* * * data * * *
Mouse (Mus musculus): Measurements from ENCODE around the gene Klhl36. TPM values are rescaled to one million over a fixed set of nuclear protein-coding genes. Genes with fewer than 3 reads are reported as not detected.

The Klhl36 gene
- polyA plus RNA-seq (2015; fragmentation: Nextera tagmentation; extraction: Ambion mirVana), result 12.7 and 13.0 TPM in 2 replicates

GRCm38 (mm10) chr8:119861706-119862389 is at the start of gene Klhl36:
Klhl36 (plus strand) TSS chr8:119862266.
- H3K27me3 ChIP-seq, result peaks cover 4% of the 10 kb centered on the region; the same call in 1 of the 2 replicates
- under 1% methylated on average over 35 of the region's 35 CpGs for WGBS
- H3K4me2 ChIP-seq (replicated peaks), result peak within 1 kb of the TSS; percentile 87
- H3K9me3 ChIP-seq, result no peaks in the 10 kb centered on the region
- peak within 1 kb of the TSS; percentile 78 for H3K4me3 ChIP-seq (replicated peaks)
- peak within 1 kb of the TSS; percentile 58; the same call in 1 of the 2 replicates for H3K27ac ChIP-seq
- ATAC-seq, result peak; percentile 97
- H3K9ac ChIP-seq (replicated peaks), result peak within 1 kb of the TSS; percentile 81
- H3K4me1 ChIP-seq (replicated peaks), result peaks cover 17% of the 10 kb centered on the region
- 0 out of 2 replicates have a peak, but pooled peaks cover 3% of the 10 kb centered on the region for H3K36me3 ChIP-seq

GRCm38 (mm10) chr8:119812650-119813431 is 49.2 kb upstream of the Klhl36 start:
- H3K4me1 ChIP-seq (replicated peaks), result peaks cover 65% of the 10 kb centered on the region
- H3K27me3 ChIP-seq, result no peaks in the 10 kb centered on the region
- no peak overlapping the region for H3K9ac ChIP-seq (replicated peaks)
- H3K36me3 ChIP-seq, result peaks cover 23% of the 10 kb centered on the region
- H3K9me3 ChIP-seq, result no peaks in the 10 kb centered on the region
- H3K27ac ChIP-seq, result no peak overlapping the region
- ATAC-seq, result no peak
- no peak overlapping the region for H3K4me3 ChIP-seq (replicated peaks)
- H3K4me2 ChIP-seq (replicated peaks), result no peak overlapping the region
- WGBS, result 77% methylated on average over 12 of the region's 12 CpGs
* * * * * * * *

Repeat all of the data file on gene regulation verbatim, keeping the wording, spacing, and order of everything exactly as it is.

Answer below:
Mouse (Mus musculus): Measurements from ENCODE around the gene Klhl36. TPM values are rescaled to one million over a fixed set of nuclear protein-coding genes. Genes with fewer than 3 reads are reported as not detected.

The Klhl36 gene
- polyA plus RNA-seq (2015; fragmentation: Nextera tagmentation; extraction: Ambion mirVana), result 12.7 and 13.0 TPM in 2 replicates

GRCm38 (mm10) chr8:119861706-119862389 is at the start of gene Klhl36:
Klhl36 (plus strand) TSS chr8:119862266.
- H3K27me3 ChIP-seq, result peaks cover 4% of the 10 kb centered on the region; the same call in 1 of the 2 replicates
- under 1% methylated on average over 35 of the region's 35 CpGs for WGBS
- H3K4me2 ChIP-seq (replicated peaks), result peak within 1 kb of the TSS; percentile 87
- H3K9me3 ChIP-seq, result no peaks in the 10 kb centered on the region
- peak within 1 kb of the TSS; percentile 78 for H3K4me3 ChIP-seq (replicated peaks)
- peak within 1 kb of the TSS; percentile 58; the same call in 1 of the 2 replicates for H3K27ac ChIP-seq
- ATAC-seq, result peak; percentile 97
- H3K9ac ChIP-seq (replicated peaks), result peak within 1 kb of the TSS; percentile 81
- H3K4me1 ChIP-seq (replicated peaks), result peaks cover 17% of the 10 kb centered on the region
- 0 out of 2 replicates have a peak, but pooled peaks cover 3% of the 10 kb centered on the region for H3K36me3 ChIP-seq

GRCm38 (mm10) chr8:119812650-119813431 is 49.2 kb upstream of the Klhl36 start:
- H3K4me1 ChIP-seq (replicated peaks), result peaks cover 65% of the 10 kb centered on the region
- H3K27me3 ChIP-seq, result no peaks in the 10 kb centered on the region
- no peak overlapping the region for H3K9ac ChIP-seq (replicated peaks)
- H3K36me3 ChIP-seq, result peaks cover 23% of the 10 kb centered on the region
- H3K9me3 ChIP-seq, result no peaks in the 10 kb centered on the region
- H3K27ac ChIP-seq, result no peak overlapping the region
- ATAC-seq, result no peak
- no peak overlapping the region for H3K4me3 ChIP-seq (replicated peaks)
- H3K4me2 ChIP-seq (replicated peaks), result no peak overlapping the region
- WGBS, result 77% methylated on average over 12 of the region's 12 CpGs